Get involved with Kirkland College — renew old connections, build new relationships, support young talent, and continue to learn and grow!
Contact Lori Richard Reidel K’77, president of the Kirkland College Alumnae Association, to get more involved or to share ideas and questions.
The diversity of Kirkland women is best told through personal narratives. Long after our college closed her doors, our history remains compelling to current students, their parents, and current faculty members. The Kirkland Pioneers Poster Project helps gather snippets (and longer bios for the Kirkland Archives) paired with past and current imagery. The project fosters a greater understanding of who we are and how we changed College Hill. It highlights the range of career and life choices we made, offering a glimpse into our collective pioneer spirit.
History of Kirkland College
Kirkland was to be the first of a cluster of colleges envisioned to reflect the model of the Claremont Colleges in California. Hamilton was an all male school at the time – McEwen and the board felt that creating a women’s college would be a reasonable path in an era in which the concept of co-education was being embraced. Kirkland College was chartered in 1965: its first class entered in 1968. Kirkland brought women to College hill along with a more diverse lifestyle and an innovative philosophy of teaching. Kirkland rounded out the Hamilton curriculum, adding the departments and offerings in the arts, creative writing and social sciences. Students could take courses at either school.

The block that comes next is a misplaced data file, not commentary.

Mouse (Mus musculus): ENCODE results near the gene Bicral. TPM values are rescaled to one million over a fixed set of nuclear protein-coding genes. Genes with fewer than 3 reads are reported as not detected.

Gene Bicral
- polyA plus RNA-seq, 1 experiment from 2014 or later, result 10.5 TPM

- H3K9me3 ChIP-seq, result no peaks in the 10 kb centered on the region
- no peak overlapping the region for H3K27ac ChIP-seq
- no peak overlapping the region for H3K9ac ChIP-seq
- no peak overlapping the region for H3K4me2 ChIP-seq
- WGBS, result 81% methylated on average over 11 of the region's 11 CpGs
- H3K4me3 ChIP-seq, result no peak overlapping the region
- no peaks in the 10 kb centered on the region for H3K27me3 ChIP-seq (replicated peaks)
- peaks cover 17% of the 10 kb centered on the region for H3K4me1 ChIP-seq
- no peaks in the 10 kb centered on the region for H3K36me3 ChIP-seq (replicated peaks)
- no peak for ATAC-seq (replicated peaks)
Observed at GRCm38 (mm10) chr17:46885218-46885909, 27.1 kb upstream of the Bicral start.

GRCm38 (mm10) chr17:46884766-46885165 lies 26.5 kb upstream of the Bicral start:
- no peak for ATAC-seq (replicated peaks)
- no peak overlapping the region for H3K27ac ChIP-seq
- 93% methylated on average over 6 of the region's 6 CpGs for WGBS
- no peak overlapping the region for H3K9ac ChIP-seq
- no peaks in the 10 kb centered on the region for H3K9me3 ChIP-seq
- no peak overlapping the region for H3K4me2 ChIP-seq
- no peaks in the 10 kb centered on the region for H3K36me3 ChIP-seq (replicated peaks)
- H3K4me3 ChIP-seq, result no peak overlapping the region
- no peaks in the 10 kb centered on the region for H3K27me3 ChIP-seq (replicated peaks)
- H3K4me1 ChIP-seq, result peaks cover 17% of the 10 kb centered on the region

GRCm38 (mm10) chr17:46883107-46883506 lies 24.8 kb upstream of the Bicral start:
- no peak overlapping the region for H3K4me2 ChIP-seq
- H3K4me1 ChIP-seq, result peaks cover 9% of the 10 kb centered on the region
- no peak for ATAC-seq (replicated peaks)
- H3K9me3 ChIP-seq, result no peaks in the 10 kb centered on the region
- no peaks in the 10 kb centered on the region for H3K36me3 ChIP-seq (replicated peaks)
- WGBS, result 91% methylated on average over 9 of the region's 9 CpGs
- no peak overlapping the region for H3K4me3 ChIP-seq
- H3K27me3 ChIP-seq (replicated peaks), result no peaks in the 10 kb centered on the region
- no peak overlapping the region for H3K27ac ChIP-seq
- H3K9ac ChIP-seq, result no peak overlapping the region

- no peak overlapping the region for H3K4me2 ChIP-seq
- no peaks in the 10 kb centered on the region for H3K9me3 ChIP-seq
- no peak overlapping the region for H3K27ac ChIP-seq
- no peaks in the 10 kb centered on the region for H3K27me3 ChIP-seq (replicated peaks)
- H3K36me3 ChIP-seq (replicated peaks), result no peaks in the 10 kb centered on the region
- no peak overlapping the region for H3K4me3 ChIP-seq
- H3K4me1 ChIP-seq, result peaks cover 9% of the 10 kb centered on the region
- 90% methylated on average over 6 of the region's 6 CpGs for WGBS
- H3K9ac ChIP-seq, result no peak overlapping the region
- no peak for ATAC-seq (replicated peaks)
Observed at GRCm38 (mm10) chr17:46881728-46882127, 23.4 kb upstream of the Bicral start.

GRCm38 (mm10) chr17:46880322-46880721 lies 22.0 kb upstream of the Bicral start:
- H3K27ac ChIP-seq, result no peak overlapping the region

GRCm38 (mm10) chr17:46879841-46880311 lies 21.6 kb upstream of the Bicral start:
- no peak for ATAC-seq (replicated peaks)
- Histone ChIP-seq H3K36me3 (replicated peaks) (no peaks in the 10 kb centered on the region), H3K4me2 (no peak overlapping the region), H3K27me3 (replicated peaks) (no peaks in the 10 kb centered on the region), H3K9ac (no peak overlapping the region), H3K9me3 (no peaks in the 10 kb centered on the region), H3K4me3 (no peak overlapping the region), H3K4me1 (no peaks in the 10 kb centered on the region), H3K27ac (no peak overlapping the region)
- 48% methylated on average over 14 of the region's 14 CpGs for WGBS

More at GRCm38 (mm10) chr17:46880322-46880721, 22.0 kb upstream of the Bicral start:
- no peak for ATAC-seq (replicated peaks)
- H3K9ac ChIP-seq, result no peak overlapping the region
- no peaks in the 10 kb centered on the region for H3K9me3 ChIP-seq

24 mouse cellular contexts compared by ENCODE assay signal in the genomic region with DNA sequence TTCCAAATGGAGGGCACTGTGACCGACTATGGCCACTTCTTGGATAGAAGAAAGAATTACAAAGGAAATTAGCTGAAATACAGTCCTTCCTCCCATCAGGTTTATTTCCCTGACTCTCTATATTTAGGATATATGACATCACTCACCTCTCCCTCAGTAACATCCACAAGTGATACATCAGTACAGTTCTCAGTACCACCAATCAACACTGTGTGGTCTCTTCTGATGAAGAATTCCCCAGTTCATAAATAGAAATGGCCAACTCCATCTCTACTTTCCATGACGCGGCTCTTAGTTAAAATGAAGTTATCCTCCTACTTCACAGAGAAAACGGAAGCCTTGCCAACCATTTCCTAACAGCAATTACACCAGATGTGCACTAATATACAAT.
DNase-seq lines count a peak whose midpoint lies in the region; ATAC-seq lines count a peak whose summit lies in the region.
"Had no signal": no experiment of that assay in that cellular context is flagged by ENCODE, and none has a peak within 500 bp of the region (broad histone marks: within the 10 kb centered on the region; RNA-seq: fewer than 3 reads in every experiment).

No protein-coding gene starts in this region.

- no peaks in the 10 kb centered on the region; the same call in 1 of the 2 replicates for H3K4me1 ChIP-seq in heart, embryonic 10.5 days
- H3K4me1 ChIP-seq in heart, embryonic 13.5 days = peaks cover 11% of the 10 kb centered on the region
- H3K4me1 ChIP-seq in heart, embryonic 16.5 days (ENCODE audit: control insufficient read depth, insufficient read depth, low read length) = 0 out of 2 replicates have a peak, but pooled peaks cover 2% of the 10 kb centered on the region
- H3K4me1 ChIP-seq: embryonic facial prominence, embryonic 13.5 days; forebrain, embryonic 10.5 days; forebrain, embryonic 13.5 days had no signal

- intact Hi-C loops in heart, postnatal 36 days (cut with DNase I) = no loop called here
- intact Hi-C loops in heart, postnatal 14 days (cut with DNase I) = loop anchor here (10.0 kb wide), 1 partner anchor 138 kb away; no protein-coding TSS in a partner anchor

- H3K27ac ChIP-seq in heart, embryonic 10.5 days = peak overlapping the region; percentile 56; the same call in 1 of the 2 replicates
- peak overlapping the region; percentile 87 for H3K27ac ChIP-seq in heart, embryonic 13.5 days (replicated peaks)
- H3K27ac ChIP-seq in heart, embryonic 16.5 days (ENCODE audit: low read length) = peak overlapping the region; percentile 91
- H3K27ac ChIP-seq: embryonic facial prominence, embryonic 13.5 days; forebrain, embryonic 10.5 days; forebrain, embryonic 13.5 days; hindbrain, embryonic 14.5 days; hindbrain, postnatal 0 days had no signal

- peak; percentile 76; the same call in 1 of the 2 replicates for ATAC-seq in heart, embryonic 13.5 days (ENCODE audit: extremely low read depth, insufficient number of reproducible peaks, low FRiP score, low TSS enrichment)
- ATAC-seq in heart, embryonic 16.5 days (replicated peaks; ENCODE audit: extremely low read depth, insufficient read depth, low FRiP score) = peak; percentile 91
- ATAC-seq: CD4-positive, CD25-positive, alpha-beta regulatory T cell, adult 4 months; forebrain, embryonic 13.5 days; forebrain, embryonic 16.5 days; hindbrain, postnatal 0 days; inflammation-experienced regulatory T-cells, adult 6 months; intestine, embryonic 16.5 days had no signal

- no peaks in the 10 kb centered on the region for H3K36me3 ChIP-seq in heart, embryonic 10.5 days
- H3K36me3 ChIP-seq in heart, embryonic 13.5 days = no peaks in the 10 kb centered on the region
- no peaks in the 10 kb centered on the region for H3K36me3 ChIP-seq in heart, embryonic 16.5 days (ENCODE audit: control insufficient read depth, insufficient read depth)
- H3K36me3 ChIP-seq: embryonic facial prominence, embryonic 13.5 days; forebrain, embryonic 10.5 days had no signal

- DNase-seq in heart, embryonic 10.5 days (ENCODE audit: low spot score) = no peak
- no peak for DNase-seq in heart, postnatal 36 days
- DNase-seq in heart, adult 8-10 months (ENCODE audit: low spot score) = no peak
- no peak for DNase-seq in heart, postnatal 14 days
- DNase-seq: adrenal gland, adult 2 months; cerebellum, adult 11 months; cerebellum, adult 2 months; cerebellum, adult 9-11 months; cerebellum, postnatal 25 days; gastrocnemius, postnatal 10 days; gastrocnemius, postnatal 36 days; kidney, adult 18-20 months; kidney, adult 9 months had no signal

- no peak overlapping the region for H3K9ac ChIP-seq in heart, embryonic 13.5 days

As a brand new school, Kirkland was heavily dependent on Hamilton financially. Without an endowment Kirkland’s finances became more and more precarious. In 1978 Hamilton’s President and Board of Trustees decided to merge the two schools. The curriculum remained the same. The legacy of Kirkland changed the Hill and enriched the Hamilton experience.
The green apple remains a lasting symbol of Kirkland College. The College, erected on an apple orchard, decided to make the green apple its formal symbol that represented an “organic” quality when the college underwent a time of change. The tradition of the green apple still lives on at Hamilton, as women graduates receive a green apple pin during senior week, and all students place a green apple on the podium when they've received their degree during Commencement.